The Federal Information Security Management Act
The E-Government Acts of 2002 involved a large number of new regulations to implement and control the use of electronic technologies by the U.S. Government. Title III of this Act, called the Federal Information Security Management Act required all Government agencies to develop extensive information security programs.
What is the Importance of FISMA?
The Federal Information Security and Management Act deals with Information Security, which is one of the Fair Information Practice Principles. Proper protection of data does not only include the acceptable use and disclosure of the data by the agency, but also the measures taken to prevent abuse of information by other parties and to protect the status and availability of the data.
FISMA incorporates the three main components of information security:
- Confidentiality– involves implementing the necessary restrictions and authorizations to limit access to sensitive data.
- Integrity– involves ensuring information is authentic and preventing improper modification or destruction
- Availability– involves the ability to readily access information and the timeliness of the information
- Periodic risk assessments must be conducted evaluating any potential harm caused by unauthorized access, use, disclosure or destruction of the data including an assessment of the magnitude of harm
- Risk assessments are used to develop policies which are cost effective and reduce any security threats. These policies must also protect data at all stages of the life cycle
- The efficacy of policies, procedures and security controls must be tested at least annually, with higher risk systems requiring more frequent evaluations.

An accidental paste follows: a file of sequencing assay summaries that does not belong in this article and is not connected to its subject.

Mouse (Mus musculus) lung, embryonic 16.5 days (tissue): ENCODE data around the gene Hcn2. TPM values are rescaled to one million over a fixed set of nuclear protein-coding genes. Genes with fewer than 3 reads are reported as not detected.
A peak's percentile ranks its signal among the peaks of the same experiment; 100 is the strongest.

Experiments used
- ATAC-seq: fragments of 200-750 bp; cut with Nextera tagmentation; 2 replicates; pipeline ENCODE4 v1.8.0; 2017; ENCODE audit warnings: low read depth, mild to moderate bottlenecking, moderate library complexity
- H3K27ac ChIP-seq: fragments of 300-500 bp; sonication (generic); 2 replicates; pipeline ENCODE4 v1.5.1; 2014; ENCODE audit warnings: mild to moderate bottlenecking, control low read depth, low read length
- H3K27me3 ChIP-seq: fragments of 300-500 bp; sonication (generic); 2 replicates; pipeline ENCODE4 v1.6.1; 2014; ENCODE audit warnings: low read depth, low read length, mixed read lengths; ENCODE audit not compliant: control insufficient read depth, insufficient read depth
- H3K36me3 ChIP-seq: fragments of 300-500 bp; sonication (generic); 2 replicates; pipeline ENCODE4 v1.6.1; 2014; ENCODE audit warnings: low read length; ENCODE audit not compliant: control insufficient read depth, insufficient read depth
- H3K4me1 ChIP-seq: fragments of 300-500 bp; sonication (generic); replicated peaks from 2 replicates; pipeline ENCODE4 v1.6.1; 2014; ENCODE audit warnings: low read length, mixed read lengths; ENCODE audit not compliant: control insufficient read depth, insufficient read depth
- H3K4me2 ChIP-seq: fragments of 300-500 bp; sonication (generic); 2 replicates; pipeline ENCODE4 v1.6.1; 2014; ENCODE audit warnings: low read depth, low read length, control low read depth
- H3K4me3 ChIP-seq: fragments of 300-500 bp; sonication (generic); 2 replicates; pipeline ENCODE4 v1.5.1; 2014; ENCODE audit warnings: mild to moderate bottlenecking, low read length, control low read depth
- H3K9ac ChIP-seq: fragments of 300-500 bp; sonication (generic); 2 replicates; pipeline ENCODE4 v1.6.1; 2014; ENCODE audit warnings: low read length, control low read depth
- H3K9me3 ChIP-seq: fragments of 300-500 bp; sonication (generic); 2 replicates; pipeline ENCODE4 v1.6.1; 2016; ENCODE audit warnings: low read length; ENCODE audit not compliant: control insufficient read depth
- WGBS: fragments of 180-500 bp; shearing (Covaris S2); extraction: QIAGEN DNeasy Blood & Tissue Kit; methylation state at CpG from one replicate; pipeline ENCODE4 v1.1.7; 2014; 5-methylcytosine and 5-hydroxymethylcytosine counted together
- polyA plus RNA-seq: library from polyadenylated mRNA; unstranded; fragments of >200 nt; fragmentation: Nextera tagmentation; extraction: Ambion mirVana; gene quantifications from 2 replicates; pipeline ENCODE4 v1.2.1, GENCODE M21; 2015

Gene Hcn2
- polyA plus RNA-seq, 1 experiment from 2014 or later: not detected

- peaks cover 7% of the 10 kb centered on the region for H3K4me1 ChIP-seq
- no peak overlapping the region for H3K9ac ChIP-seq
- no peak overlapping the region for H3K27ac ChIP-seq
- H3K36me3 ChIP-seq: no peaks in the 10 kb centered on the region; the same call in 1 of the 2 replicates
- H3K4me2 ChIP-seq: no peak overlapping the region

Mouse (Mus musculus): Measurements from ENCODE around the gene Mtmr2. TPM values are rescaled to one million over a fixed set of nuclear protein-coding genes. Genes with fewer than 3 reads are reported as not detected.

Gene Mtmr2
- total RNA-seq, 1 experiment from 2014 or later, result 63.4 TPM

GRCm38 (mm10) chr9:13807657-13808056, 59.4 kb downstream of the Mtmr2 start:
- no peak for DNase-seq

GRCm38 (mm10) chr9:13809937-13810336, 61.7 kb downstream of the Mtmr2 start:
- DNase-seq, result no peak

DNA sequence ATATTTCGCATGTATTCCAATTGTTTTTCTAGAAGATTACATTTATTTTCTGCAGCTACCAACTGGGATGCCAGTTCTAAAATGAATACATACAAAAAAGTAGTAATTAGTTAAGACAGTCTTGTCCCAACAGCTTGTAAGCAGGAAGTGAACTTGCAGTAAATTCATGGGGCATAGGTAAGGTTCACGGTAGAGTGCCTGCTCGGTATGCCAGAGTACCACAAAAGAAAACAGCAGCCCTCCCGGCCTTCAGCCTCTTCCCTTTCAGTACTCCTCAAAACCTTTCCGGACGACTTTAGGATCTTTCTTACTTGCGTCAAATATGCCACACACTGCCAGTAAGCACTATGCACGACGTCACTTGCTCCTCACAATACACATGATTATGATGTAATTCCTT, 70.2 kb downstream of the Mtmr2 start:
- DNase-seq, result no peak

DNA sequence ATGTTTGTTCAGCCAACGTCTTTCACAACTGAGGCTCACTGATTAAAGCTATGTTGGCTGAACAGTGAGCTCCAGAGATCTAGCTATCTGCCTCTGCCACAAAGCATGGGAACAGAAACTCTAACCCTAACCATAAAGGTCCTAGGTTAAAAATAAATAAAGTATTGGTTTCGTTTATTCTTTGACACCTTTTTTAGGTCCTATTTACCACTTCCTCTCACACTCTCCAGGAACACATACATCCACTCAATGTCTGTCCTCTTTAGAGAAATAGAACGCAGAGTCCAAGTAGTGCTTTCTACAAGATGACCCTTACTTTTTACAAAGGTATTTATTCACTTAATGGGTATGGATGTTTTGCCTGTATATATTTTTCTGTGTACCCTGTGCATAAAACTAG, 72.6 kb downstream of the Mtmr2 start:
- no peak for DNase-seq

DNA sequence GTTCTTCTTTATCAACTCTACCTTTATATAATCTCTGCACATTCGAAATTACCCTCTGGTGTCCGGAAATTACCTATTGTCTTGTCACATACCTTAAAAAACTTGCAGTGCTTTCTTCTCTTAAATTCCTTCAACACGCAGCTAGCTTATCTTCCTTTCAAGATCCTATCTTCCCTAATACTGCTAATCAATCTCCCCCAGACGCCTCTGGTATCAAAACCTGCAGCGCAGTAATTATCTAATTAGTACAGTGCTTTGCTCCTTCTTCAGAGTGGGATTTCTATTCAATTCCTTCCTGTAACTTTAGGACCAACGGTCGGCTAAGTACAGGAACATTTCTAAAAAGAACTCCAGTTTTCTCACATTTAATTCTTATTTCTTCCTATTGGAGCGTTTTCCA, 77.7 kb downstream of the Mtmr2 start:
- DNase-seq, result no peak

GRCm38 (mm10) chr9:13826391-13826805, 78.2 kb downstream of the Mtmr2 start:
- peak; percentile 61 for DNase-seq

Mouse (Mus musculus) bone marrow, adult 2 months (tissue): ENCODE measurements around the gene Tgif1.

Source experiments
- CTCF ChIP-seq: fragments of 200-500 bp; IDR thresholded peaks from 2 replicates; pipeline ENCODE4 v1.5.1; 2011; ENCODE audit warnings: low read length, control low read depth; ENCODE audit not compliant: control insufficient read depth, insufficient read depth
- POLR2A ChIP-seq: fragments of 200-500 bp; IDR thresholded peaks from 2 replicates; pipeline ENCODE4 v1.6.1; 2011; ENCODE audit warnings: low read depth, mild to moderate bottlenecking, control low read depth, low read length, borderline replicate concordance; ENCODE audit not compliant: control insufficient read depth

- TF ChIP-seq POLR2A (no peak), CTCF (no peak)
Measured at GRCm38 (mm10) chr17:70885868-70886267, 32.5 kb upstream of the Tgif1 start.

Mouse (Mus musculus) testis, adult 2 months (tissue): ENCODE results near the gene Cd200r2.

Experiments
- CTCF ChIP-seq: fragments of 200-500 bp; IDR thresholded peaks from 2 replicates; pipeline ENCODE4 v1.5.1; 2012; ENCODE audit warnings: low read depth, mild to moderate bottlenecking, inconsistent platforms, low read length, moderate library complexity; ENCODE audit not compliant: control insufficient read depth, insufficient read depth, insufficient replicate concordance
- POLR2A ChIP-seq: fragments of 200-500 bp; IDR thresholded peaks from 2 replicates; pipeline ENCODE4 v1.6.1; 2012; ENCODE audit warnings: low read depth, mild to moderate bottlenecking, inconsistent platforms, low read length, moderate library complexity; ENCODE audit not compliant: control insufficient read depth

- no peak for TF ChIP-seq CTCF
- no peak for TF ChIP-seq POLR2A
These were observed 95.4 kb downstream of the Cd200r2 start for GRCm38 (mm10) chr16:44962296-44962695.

- An agency must implement a way to detect, report and respond to security violations
- An agency must develop a continuity of operations plan to return function as quickly as possible in the event of a security incident of disruption.
Security Certification and Accreditation is the official process taken to authorize the operation of an information system by an agency of the U.S. Government. By accrediting an information system, the agency accepts full responsibility for the system and will be held accountable for any negative impacts or problems that may arise.
The four phases of the Security Certification and Accreditation process:
- Initiation Phase– ensures all parties are on the same page regarding the information system, its contents and controls before the system is evaluated. In this phase, the information security system is prepared and the security plan is analyzed and updated for review.
- Security Certification Phase– evaluates security controls to make sure they are functioning correctly, that the system is operating as it should and that the information is adequately protected. In this phase, all security controls are tested documentation is created with the results.
- Security Accreditation Phase– the information gathered during the previous phase is used to determine if the operation of the information system presents an acceptable security risk. In this stage, the authorizing official determines whether or not an information system may become operational, and proper documentation is filed if the system is ready to become accredited.